Charleston is renowned for warm hospitality as much as for its uniquely rich history. Every October, Charleston residents literally open their doors to some of the Holy City’s most grand historical estates during the Fall Tour of Homes.
Patrick Properties is equally proud to showcase its lovingly preserved National Historic Landmarks, so in today’s post, we are taking a cue from this annual event to offer a behind-the-scenes tour of our own.
Curious about what makes the William Aiken House one of Downtown Charleston’s most exquisite historical gems? Step through the peaceful gardens into our private estate as we fill you in on some of the most interesting facets you never knew.
Claims to Fame
• Before the house was a National Historic Landmark, it was the headquarters for the Southern Railway for over one hundred years. Ironically, William Aiken, Sr. was killed in a carriage accident caused by the train’s noise frightening his horse.
• The Japanese Yew tree in the courtyard is the largest and oldest of its kind in the Southern Hemisphere.
• The house played a backdrop to the wedding dress fitting scene in the 2004 film, The Notebook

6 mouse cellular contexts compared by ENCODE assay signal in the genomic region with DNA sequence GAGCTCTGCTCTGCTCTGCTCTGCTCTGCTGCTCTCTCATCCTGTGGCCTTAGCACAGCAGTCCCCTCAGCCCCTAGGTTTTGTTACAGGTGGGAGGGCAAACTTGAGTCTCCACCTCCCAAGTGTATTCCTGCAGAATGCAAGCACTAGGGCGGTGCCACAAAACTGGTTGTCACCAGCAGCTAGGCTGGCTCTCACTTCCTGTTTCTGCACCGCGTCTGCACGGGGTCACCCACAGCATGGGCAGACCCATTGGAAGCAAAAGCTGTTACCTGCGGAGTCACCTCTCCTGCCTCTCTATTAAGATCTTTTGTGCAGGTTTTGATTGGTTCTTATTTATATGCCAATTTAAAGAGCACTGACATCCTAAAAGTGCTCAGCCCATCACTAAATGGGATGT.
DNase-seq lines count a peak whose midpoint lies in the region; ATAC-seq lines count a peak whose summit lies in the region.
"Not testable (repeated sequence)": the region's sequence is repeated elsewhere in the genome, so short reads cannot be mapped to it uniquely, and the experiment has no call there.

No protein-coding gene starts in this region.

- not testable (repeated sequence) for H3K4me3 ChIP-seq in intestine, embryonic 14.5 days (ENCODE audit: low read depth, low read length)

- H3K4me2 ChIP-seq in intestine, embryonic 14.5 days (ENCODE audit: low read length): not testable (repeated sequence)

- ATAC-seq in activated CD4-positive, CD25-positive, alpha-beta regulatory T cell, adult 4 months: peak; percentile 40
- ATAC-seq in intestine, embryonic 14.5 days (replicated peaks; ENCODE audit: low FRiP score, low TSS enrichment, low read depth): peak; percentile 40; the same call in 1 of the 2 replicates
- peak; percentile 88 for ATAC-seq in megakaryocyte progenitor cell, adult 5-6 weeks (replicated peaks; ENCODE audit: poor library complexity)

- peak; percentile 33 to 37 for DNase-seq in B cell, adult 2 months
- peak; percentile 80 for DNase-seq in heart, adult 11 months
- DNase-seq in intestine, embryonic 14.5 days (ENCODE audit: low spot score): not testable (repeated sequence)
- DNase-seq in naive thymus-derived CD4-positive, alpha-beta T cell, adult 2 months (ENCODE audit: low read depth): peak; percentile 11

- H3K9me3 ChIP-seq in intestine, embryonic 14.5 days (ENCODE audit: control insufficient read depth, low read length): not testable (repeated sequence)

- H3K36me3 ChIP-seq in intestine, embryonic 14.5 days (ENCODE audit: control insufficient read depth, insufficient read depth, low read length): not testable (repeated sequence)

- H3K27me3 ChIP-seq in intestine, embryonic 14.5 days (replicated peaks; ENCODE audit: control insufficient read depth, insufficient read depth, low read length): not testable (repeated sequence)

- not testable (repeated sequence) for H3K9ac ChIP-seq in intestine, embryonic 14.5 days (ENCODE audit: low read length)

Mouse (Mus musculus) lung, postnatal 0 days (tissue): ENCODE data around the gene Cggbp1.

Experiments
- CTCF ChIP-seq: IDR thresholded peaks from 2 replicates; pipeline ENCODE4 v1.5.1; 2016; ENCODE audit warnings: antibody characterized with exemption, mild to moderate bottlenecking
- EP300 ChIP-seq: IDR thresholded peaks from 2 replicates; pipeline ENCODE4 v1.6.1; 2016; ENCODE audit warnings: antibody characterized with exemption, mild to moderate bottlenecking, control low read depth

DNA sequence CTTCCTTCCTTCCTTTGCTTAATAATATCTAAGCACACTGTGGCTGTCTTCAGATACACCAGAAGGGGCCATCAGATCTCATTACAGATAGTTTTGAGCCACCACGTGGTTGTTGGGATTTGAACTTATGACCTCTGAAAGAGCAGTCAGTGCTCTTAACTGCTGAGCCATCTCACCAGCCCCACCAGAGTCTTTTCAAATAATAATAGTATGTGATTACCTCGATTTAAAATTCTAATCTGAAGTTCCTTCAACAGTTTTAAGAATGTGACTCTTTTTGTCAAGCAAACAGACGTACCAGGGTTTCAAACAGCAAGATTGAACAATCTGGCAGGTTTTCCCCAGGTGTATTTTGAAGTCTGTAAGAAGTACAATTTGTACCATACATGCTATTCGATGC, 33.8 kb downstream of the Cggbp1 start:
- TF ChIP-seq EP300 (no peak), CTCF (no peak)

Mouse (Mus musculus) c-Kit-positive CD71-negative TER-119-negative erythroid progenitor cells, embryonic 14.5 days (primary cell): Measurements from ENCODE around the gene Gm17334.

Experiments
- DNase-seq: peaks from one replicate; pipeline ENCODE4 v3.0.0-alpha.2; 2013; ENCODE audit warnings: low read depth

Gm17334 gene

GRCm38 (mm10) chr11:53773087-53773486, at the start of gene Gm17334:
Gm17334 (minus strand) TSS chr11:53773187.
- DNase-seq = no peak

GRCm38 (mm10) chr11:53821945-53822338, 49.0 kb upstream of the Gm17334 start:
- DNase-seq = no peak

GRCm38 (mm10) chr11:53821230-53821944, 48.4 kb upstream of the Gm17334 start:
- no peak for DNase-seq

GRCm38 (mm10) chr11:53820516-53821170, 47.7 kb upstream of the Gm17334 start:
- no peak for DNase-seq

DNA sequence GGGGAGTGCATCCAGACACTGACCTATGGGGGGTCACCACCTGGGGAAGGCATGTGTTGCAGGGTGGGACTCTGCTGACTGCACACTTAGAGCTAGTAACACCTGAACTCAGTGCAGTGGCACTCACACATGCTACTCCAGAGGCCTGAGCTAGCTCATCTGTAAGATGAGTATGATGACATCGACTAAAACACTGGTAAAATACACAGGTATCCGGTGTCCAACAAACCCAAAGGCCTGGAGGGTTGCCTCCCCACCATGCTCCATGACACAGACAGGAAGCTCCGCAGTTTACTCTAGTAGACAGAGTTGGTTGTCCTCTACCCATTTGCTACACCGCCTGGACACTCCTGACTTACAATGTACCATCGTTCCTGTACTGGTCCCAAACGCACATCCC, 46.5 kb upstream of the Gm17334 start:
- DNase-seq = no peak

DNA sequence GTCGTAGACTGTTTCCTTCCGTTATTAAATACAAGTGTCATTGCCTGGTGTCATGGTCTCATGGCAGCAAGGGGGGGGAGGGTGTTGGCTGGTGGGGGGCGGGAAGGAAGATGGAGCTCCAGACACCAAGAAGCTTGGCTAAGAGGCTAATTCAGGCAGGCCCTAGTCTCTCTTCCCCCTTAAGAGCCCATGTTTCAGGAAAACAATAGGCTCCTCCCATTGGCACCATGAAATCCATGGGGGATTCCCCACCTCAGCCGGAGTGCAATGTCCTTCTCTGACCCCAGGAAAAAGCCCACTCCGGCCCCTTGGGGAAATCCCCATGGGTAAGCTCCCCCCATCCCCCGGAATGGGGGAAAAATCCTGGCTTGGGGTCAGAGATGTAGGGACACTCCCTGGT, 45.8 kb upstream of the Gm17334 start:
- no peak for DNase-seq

It’s All in the Details
• All rooms within the house have an eagle in them somewhere. Additionally, the Aiken family crest is gilded in gold on the third floor main stairwell.
• A majority of the grey and white tiles in the ground floor piazza are original to the house and the remainders were matched to what is thought to be the original quarry in Italy.
• The painting in the second floor ballroom is a copy of the famous “Psyche and Cupid” originally hanging in the Louvre, Paris. The artist, Francois Pascal Simon Gerard was a Romanticist, a pupil of David, official painter to Louis XVIII and a court painter during the reign of Napolean. Although David painted many portraits and classical scenes typical of the era, his most famous work is the romantic “ Psyche and Cupid” done early in his career. The copy that hangs in The William Aiken House was executed between 1835-1840.
• The harp that sits in the same room came from the estate of John Berendt, the author of the bestseller Midnight in the Garden of Good and Evil.